The traditional process of preparing it is to dry the fi sh in the sun before
being preserved in salt. It has a distinctive smell that only its true lovers
would appreciate. The process of preparing fessiekh is quite elaborate; the
information is passed from father to son in certain families. The occupation
has a special name in Egypt, fasakhani. Fessiekh is traditionally eaten during
Sham El Nese (“Smelling the Breeze”), which is a spring celebration in
Egypt from ancient times. Some consider f essiekh as a part of the good
things of Egypt (El-Tahan et al., 1998).
Other Traditional Sauces
Southeast Asians use fi sh sauce as a cooking sauce. However, there is a
sweet and sour version of this sauce, which is used more commonly as a
dipping sauce. In Thailand, fi sh sauce is used in cooking and is also kept
in a jar at the table for use as a condiment. This jar often contains a mixture
of fi sh sauce and chopped hot chillies, called nam-pla prik . In Korea, it is
called ack jeot , and is used as a crucial ingredient in Kimchi (usually from
myul chi or kanari , meaning anchovies), both for taste and fermentation.
Sae woo jeot (shrimp) is also popular as a side sauce.
Shottsuru is made in Japan from sandfi sh. Sardines, anchovies and
mollusks can also be used as starting material. The fl uid is fi ltered and
boiled and can be kept for years. Soy bean sediments or koji , which is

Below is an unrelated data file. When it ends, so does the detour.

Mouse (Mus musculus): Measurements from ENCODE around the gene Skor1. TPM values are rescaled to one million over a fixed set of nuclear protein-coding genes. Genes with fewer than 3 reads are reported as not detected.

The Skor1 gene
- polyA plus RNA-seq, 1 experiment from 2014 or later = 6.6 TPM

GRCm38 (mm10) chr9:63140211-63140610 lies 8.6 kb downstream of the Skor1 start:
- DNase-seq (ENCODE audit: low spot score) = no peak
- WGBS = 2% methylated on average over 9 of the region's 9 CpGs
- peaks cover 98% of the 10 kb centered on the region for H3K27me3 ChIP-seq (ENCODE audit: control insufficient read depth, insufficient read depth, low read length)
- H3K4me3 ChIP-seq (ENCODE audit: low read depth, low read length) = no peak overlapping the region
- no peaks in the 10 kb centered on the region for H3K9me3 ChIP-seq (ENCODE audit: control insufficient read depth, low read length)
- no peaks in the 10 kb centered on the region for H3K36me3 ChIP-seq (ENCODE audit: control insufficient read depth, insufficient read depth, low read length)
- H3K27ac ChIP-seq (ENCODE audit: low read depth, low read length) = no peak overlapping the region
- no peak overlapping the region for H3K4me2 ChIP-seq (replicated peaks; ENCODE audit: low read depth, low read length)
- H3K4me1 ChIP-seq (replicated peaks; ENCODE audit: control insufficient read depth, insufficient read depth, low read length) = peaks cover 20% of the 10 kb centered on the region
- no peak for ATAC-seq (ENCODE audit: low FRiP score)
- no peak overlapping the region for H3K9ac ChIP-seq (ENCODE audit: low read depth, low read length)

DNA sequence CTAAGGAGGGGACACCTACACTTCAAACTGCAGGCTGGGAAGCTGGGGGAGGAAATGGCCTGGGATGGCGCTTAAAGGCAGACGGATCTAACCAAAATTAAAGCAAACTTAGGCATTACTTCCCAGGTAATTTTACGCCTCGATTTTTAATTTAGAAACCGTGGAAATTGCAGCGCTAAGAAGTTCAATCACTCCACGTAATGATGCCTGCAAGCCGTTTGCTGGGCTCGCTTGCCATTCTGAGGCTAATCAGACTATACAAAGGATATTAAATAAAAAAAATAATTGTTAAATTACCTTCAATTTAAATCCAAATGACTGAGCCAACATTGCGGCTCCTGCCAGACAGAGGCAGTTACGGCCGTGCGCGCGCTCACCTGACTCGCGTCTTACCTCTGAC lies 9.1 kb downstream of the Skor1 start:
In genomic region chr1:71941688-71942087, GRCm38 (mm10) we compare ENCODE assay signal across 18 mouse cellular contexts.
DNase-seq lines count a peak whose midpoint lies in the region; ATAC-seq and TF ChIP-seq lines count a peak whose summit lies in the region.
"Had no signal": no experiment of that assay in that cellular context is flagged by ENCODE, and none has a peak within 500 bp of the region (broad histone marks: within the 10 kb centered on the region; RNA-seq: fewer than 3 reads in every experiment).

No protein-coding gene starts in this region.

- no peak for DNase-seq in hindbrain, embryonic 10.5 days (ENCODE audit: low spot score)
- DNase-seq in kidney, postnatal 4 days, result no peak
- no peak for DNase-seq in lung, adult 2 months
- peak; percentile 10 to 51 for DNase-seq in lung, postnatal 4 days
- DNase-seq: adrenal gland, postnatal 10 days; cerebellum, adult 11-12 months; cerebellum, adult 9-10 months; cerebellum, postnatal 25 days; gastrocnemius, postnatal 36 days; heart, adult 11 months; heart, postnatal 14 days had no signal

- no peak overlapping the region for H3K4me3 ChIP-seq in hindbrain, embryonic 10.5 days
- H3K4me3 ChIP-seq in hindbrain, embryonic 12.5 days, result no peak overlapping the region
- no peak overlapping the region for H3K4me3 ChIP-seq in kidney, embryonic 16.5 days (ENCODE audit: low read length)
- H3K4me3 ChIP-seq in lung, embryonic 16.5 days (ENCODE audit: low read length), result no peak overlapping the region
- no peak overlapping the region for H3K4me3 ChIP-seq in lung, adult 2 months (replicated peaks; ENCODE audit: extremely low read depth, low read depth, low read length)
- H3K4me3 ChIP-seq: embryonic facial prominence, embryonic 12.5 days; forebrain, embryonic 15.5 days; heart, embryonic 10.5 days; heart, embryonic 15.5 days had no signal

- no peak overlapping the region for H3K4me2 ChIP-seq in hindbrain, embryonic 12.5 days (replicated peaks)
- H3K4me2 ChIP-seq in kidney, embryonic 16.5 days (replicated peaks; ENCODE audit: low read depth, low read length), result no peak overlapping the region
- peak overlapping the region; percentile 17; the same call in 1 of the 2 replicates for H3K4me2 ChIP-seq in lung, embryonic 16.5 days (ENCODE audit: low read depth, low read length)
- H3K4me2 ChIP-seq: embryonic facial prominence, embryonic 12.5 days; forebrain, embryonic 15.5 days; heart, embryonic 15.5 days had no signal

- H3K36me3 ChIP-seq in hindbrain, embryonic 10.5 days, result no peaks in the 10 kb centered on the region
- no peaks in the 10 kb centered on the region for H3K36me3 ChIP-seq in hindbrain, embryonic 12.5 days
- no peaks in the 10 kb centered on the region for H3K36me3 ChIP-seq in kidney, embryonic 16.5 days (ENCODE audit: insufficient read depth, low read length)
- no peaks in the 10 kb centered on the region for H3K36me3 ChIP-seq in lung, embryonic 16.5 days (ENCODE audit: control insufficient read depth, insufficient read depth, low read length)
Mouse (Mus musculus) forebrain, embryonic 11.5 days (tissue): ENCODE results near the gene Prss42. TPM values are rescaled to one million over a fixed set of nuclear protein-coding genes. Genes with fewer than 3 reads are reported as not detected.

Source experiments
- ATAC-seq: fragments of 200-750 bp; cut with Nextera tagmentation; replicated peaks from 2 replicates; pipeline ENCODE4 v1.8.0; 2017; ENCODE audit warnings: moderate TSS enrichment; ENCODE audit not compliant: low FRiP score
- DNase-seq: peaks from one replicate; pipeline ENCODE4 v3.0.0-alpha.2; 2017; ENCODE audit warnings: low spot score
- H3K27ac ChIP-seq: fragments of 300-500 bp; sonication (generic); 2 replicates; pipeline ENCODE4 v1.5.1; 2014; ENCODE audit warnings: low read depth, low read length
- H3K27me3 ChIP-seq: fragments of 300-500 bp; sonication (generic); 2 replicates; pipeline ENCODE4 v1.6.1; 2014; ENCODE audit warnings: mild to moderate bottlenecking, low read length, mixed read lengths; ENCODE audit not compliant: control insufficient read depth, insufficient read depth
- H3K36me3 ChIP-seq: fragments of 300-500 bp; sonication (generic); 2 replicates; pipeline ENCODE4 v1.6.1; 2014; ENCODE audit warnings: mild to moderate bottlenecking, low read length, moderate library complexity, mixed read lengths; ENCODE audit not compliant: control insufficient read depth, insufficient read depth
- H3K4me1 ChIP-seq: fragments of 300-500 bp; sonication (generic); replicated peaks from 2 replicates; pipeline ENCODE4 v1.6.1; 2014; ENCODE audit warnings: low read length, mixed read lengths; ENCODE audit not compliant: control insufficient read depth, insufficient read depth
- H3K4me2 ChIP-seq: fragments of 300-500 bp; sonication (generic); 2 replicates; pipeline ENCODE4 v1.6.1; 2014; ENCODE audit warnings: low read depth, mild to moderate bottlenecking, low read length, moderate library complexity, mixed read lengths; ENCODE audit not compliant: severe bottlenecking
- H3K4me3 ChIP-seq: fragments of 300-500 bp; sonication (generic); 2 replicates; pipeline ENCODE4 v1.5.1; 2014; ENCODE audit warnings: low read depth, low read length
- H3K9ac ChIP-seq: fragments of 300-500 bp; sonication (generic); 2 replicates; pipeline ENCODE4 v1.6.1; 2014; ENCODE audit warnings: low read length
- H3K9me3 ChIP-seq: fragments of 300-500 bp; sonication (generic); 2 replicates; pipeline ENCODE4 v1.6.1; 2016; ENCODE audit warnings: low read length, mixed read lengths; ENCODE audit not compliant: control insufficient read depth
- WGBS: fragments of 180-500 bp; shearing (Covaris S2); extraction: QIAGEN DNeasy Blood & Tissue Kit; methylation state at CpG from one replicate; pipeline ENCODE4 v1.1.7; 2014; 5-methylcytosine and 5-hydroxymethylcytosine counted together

fermented with wheat, can be added to shottsuru.
Novel Fish Sauces
A new method for producing fermented fi sh sauce was developed to
improve the taste of the fi sh sauce. The method involved the production of
a fermented sauce, seasoning liquid from salmon that was enzymatically
hydrolyzed with the wheat gluten koji, LAB and yeast ( Saccharomyces
cerevisiae ). During fermentation, the total nitrogen, lactic acid, and ethanol
contents in the fi sh sauce increased continuously and then plateaued 3
mon after fermentation had begun. The chemical composition and the
sensory properties of the fi sh sauce prepared by this 3-mon fermentation
were compared with those of the fi sh sauce from salmon similarly
hydrolyzed with soy sauce koji prepared from soybean and wheat. The
fi sh sauce produced using wheat gluten was very light-coloured and had
a higher content of free amino acids, especially glutamic acid. The peptides
consisted mainly of Glx, Asx and Pro , compared with Asx, Glx , and Gly in
the liquid from soy sauce koji. Sensory evaluation revealed that the fi sh
sauce derived from the wheat gluten koji had an intense umami taste and
a fi ne fl avour better than that of soy sauce koji (Indoh et al., 2006).